What's New and Beneficial About Sweet Potatoes?
- Orange-fleshed sweet potatoes may be one of nature's unsurpassed sources of beta-carotene. Several recent studies have shown the superior ability of sweet potatoes to raise our blood levels of vitamin A. This benefit may be particularly true for children. In several studies from Africa, sweet potatoes were found to contain between 100-1,600 micrograms (RAE) of vitamin A in every 3.5 ounces; enough, on average, to meet 35% of all vitamin A needs, and in many cases enough to meet over 90% of vitamin A needs (from this single food alone).
- Sweet potatoes are not always orange-fleshed on the inside but can also be a spectacular purple color. Sometimes it's impossible to tell from the skin of sweet potato just how rich in purple tones its inside will be. That's because scientists have now identified the exact genes in sweet potatoes (IbMYB1 and IbMYB2) that get activated to produce the purple anthocyanin pigments responsible for the rich purple tones of the flesh. The purple-fleshed sweet potato anthocyanins, primarily peonidins and cyanidins, have important antioxidant properties and anti-inflammatory properties. Particularly when passing through our digestive tract, they may be able to lower the potential health risk posed by heavy metals and oxygen radicals.
- It can be helpful to include some fat in your sweet potato-containing meals if you want to enjoy the full beta-carotene benefits of this root vegetable. Recent research has shown that a minimum of 3-5 grams of fat per meal significantly increases our uptake of beta-carotene from sweet potatoes. Of course, this minimal amount of fat can be very easy to include. Use one tablespoon of extra virgin olive oil or avocado oil.
- Some nutritional benefits from sweet potatoes simply may be easier to achieve if you use steaming or boiling as your cooking method. Recent studies show excellent preservation of sweet potato anthocyanins with steaming, and several studies comparing boiling to roasting have shown better blood sugar effects (including the achievement of a lower glycemic index, or GI value) with boiling. Anthocyanins have great health benefits as antioxidants and anti-inflammatory nutrients.
- Most dry beans and tubers have their own unique storage proteins. Soybeans have glycinins, potatoes have patatins, and yams have dioscorins. While researchers have long been aware of sporamins-storage proteins in sweet potato, only recently has research shown some of their unique antioxidant properties. The potential health benefits of the sweet potato sporamins in helping prevent oxidative damage to our cells should not be surprising since sweet potatoes produce sporamins whenever subjected to physical damage to help promote healing.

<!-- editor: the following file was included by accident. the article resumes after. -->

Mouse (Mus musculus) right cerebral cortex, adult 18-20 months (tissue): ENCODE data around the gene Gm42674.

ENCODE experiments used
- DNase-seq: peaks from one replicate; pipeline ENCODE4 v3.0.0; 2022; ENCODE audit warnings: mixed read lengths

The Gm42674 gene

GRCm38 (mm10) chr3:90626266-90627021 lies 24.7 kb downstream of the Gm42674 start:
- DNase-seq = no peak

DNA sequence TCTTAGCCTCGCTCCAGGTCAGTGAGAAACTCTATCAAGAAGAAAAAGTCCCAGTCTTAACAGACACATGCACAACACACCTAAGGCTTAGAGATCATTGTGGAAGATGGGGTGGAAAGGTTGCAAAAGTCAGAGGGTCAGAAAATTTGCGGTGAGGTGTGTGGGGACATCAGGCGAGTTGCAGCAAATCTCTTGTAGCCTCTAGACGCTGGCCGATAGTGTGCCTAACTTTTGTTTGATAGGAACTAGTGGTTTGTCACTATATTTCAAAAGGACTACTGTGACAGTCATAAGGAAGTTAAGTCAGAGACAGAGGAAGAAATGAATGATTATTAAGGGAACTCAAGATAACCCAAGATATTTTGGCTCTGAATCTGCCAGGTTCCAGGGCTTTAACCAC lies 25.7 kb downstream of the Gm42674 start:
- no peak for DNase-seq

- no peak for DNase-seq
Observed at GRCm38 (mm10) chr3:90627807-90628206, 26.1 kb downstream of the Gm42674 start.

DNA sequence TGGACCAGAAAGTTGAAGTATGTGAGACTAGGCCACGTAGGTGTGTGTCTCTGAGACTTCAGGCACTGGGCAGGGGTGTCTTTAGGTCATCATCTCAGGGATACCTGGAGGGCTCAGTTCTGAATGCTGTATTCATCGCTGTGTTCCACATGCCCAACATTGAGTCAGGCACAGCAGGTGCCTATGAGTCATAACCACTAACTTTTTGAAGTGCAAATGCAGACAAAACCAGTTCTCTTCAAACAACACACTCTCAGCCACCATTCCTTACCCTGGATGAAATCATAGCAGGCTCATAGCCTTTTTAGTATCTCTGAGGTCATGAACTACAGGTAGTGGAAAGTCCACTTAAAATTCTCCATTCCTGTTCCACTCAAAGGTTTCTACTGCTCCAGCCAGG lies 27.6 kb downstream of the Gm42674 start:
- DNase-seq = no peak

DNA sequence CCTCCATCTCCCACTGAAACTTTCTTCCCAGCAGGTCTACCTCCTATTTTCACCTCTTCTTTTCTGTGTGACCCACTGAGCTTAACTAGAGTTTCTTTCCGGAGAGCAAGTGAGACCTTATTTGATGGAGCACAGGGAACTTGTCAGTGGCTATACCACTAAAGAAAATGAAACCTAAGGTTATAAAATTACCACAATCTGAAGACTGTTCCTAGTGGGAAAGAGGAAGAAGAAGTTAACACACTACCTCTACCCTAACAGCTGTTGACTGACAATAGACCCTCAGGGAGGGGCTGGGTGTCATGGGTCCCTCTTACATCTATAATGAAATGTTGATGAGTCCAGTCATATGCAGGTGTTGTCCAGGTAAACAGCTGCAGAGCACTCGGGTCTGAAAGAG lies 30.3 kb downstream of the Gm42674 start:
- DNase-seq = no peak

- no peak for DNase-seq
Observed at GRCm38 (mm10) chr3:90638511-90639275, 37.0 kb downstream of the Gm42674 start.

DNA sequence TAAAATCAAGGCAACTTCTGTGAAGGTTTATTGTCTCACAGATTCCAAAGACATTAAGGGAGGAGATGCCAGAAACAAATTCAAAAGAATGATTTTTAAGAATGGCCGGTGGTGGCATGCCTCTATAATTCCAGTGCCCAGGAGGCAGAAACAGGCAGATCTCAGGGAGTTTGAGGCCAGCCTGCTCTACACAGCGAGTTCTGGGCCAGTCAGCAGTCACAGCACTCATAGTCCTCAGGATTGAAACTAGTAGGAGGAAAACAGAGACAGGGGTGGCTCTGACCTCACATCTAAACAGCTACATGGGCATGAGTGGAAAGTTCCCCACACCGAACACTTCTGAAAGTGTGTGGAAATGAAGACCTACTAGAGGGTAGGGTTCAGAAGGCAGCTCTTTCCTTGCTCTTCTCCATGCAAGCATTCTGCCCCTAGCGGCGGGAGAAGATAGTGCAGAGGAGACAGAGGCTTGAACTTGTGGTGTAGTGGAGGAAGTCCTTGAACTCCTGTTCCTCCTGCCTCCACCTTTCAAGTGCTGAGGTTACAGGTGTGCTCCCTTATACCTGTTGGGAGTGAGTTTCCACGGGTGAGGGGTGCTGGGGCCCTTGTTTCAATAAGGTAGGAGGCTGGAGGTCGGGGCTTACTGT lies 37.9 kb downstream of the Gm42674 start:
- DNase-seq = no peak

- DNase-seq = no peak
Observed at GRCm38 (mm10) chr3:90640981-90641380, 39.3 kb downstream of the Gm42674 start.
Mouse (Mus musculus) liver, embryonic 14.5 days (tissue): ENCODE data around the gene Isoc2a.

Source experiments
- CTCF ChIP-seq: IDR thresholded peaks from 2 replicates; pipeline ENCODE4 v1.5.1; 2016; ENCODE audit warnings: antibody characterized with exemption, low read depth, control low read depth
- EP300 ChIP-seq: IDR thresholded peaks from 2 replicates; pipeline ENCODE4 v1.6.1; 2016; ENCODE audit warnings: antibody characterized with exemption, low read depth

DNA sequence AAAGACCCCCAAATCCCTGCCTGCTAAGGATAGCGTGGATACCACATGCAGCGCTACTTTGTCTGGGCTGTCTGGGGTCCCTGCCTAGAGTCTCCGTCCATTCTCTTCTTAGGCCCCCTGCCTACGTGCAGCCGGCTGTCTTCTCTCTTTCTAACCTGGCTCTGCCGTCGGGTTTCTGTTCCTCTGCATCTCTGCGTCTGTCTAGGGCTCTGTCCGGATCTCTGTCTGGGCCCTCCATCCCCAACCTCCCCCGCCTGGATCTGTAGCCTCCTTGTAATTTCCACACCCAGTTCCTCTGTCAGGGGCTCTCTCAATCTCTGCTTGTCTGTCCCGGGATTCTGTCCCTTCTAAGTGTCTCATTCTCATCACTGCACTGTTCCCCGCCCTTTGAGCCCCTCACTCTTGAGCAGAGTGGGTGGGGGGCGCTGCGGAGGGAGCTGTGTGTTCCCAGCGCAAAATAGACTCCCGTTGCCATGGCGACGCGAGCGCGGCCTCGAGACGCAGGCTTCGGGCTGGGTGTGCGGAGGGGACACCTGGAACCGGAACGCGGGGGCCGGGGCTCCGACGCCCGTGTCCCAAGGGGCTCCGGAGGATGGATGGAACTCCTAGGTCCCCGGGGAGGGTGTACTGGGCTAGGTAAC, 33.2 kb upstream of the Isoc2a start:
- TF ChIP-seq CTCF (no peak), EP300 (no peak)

Source: George Mateljan (whfoods.com)
Researchers Reveal Sweet Potato as Weapon Against Diabetes.
As healthy food goes, it's hard to beat the sweet potato. Packed with important vitamins like A, C and B6, sweet potatoes are an excellent source of dietary fiber, potassium and iron. Now, recent research in the College of Agriculture and Life Sciences has confirmed that sweet potatoes are a low-glycemic index (GI) food, which is good news for diabetics.
The glycemic index measures how quickly certain foods release carbohydrates into the body. High-GI foods cause blood sugar levels to spike, while low-GI foods release glucose slowly into the bloodstream.
Dr. Jon Allen, CALS professor of food science; Dr. Van Den Truong, USDA-ARS food scientist and assistant professor of food science at N.C. State; and Dr. Masood Butt, a visiting scientist and associate professor from the University of Agriculture in Pakistan, along with students and other scientists, conducted a study that confirms the recognized low GI of sweet potato.
The team also discovered that the Beauregard variety of sweet potatoes - which makes up about 85 percent of the production in North Carolina - has essentially the same protein patterns as a commercial dietary supplement known as Caiapo, marketed to control blood glucose in diabetics. Developed by Japanese scientists, Caiapo is derived from the peel of white-skinned sweet potatoes, which have been consumed in Japan for many years as a remedy for anemia, hypertension, and diabetes.
The researchers found that the protein content of the flesh of the Beauregard sweet potato was higher than that of the peel. This suggests that the entire vegetable could play a role in lowering blood glucose in diabetics: the peel, as processed into a nutritional supplement like Caiapo; and the flesh, as a simple addition to the everyday diet.
"With further research in this area, it may be possible to recommend that people with diabetes or insulin resistance, consume sweet potatoes or use extracts of North Carolina sweet potato to help control blood glucose," Allen says in the project report. "This therapy should cost less than conventional drugs, and it may have fewer side effects."
The study is funded by the North Carolina Sweet Potato Commission, the Higher Education Commission and the Government of Pakistan, where collaborators conducted similar research on sweet potato varieties grown in that country.
"We're hoping that diet, particularly the consumption of sweet potatoes, will become a more widely used tool in the treatment of diabetes," Allen says. "It has the potential to be more cost-effective than drugs."
Source: Suzanne Stanard (projects.ncsu.edu)
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